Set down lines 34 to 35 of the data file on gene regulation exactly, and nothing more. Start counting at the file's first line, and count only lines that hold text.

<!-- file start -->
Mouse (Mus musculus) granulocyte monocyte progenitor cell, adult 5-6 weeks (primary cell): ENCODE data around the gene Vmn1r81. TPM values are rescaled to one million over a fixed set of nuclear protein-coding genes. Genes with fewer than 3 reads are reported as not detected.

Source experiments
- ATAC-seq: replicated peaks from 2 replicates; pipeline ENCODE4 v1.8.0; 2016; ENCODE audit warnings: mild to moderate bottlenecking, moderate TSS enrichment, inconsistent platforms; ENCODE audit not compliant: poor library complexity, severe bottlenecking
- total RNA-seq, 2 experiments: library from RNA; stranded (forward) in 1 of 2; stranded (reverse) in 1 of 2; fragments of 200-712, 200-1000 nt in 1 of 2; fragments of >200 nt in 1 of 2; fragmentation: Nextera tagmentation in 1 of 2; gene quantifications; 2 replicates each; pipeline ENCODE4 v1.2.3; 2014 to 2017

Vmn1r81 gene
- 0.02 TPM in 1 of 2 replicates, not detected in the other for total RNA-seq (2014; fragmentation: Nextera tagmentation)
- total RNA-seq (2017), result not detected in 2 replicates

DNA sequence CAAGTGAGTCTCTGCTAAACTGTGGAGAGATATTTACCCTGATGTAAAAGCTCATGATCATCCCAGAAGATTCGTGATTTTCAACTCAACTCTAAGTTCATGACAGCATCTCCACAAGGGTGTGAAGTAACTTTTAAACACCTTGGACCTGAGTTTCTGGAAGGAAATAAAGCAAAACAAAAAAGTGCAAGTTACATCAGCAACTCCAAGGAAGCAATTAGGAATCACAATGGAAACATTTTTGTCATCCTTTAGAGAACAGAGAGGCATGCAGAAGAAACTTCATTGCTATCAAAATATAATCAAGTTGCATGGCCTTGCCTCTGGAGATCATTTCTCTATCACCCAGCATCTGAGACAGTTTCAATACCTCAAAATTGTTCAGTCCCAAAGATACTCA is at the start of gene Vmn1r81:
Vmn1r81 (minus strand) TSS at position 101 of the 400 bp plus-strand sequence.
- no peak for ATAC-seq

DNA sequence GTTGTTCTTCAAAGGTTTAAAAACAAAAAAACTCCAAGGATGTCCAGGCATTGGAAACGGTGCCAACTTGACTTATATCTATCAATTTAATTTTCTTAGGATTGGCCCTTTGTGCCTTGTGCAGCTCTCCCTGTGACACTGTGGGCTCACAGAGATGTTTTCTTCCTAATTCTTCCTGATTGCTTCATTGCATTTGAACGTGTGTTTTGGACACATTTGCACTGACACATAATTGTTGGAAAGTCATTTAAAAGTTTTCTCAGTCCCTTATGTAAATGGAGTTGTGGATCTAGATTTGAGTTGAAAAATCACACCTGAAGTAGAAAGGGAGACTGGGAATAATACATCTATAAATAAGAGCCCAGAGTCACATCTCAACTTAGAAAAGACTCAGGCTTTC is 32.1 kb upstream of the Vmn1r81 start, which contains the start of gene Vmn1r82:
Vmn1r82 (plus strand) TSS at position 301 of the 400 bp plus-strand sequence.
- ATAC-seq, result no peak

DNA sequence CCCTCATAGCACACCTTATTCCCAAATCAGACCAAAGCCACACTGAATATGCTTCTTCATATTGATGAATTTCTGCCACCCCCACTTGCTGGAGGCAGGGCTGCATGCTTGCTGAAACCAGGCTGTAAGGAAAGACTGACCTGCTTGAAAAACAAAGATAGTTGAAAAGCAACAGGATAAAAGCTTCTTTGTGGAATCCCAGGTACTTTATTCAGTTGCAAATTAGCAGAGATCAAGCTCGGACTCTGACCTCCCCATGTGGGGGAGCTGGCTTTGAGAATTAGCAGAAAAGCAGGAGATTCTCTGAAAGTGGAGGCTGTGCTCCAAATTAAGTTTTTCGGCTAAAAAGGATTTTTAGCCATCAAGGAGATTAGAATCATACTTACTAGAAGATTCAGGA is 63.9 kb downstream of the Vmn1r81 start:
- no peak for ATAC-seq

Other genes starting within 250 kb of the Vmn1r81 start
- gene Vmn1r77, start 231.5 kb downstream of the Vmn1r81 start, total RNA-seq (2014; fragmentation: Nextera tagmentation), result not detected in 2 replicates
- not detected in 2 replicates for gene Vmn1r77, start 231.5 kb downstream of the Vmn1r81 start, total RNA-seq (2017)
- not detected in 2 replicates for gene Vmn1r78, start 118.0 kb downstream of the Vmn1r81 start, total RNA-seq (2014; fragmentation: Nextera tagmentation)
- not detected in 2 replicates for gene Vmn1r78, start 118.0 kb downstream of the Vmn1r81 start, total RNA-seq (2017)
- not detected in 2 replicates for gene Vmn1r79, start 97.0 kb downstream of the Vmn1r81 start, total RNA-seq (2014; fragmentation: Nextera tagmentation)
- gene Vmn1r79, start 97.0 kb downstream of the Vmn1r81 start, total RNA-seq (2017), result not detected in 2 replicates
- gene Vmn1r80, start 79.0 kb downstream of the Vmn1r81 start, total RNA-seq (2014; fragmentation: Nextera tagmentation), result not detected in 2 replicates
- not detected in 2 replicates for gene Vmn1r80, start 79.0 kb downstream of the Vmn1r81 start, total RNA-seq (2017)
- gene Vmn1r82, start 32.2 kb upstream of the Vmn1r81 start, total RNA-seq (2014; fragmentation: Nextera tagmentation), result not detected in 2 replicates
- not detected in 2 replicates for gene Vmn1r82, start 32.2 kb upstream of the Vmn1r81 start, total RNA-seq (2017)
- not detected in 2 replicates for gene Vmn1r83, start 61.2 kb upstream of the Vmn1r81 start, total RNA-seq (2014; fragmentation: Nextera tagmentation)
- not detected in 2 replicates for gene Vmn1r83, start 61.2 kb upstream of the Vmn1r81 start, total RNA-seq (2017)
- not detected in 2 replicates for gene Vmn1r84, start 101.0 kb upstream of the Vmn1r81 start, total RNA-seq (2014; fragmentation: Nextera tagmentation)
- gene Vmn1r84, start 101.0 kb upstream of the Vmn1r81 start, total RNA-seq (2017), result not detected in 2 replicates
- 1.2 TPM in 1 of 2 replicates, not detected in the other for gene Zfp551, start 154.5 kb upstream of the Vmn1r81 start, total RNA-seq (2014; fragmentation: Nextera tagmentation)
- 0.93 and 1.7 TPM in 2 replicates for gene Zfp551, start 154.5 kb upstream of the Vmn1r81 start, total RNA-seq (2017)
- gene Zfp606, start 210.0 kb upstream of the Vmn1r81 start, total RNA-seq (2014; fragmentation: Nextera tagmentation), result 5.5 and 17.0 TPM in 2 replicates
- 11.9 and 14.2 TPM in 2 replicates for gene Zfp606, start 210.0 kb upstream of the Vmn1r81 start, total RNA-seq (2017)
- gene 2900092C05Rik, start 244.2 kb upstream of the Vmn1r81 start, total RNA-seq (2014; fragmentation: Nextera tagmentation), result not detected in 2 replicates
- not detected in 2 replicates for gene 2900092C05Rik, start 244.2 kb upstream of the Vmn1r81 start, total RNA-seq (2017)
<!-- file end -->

- 11.9 and 14.2 TPM in 2 replicates for gene Zfp606, start 210.0 kb upstream of the Vmn1r81 start, total RNA-seq (2017)
- gene 2900092C05Rik, start 244.2 kb upstream of the Vmn1r81 start, total RNA-seq (2014; fragmentation: Nextera tagmentation), result not detected in 2 replicates